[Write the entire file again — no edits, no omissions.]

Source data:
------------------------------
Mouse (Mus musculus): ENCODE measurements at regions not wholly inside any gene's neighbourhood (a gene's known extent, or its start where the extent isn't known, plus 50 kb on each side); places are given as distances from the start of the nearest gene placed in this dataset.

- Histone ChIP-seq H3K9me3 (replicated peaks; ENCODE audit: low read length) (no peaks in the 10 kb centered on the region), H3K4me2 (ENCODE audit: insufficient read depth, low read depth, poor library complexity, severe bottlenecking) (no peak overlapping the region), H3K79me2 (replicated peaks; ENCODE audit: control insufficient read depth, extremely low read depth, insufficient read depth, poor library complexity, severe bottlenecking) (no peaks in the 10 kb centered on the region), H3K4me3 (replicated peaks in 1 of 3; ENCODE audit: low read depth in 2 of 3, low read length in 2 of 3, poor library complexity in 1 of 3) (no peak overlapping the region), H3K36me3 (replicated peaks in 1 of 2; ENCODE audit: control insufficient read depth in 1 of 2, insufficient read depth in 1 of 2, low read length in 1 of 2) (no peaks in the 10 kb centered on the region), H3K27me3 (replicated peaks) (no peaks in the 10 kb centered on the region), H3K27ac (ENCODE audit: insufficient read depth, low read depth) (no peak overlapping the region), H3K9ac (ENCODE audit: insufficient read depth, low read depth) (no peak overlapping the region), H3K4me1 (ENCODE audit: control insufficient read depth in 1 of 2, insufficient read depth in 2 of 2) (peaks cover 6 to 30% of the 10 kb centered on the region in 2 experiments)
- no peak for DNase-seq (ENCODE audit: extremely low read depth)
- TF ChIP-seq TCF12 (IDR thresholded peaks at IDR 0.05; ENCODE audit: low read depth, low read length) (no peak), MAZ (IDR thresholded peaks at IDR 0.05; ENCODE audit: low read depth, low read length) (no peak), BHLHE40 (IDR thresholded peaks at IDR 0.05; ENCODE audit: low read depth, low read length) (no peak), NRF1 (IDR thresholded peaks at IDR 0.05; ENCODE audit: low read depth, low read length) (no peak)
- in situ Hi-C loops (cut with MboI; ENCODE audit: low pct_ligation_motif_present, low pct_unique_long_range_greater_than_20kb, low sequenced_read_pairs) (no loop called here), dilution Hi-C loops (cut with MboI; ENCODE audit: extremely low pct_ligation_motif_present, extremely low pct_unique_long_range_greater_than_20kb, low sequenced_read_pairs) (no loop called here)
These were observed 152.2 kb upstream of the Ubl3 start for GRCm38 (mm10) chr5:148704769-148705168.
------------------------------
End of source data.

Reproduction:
Mouse (Mus musculus): ENCODE measurements at regions not wholly inside any gene's neighbourhood (a gene's known extent, or its start where the extent isn't known, plus 50 kb on each side); places are given as distances from the start of the nearest gene placed in this dataset.

- Histone ChIP-seq H3K9me3 (replicated peaks; ENCODE audit: low read length) (no peaks in the 10 kb centered on the region), H3K4me2 (ENCODE audit: insufficient read depth, low read depth, poor library complexity, severe bottlenecking) (no peak overlapping the region), H3K79me2 (replicated peaks; ENCODE audit: control insufficient read depth, extremely low read depth, insufficient read depth, poor library complexity, severe bottlenecking) (no peaks in the 10 kb centered on the region), H3K4me3 (replicated peaks in 1 of 3; ENCODE audit: low read depth in 2 of 3, low read length in 2 of 3, poor library complexity in 1 of 3) (no peak overlapping the region), H3K36me3 (replicated peaks in 1 of 2; ENCODE audit: control insufficient read depth in 1 of 2, insufficient read depth in 1 of 2, low read length in 1 of 2) (no peaks in the 10 kb centered on the region), H3K27me3 (replicated peaks) (no peaks in the 10 kb centered on the region), H3K27ac (ENCODE audit: insufficient read depth, low read depth) (no peak overlapping the region), H3K9ac (ENCODE audit: insufficient read depth, low read depth) (no peak overlapping the region), H3K4me1 (ENCODE audit: control insufficient read depth in 1 of 2, insufficient read depth in 2 of 2) (peaks cover 6 to 30% of the 10 kb centered on the region in 2 experiments)
- no peak for DNase-seq (ENCODE audit: extremely low read depth)
- TF ChIP-seq TCF12 (IDR thresholded peaks at IDR 0.05; ENCODE audit: low read depth, low read length) (no peak), MAZ (IDR thresholded peaks at IDR 0.05; ENCODE audit: low read depth, low read length) (no peak), BHLHE40 (IDR thresholded peaks at IDR 0.05; ENCODE audit: low read depth, low read length) (no peak), NRF1 (IDR thresholded peaks at IDR 0.05; ENCODE audit: low read depth, low read length) (no peak)
- in situ Hi-C loops (cut with MboI; ENCODE audit: low pct_ligation_motif_present, low pct_unique_long_range_greater_than_20kb, low sequenced_read_pairs) (no loop called here), dilution Hi-C loops (cut with MboI; ENCODE audit: extremely low pct_ligation_motif_present, extremely low pct_unique_long_range_greater_than_20kb, low sequenced_read_pairs) (no loop called here)
These were observed 152.2 kb upstream of the Ubl3 start for GRCm38 (mm10) chr5:148704769-148705168.